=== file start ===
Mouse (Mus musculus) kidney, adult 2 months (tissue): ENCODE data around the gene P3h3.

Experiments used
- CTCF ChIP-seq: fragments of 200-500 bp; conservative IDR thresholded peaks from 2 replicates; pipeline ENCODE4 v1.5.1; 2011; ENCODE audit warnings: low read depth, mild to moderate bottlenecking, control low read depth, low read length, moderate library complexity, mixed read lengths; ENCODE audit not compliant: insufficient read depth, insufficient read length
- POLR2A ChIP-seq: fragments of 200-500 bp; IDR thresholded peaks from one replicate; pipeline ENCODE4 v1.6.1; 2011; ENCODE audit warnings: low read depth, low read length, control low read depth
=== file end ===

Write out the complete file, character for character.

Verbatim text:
Mouse (Mus musculus) kidney, adult 2 months (tissue): ENCODE data around the gene P3h3.

Experiments used
- CTCF ChIP-seq: fragments of 200-500 bp; conservative IDR thresholded peaks from 2 replicates; pipeline ENCODE4 v1.5.1; 2011; ENCODE audit warnings: low read depth, mild to moderate bottlenecking, control low read depth, low read length, moderate library complexity, mixed read lengths; ENCODE audit not compliant: insufficient read depth, insufficient read length
- POLR2A ChIP-seq: fragments of 200-500 bp; IDR thresholded peaks from one replicate; pipeline ENCODE4 v1.6.1; 2011; ENCODE audit warnings: low read depth, low read length, control low read depth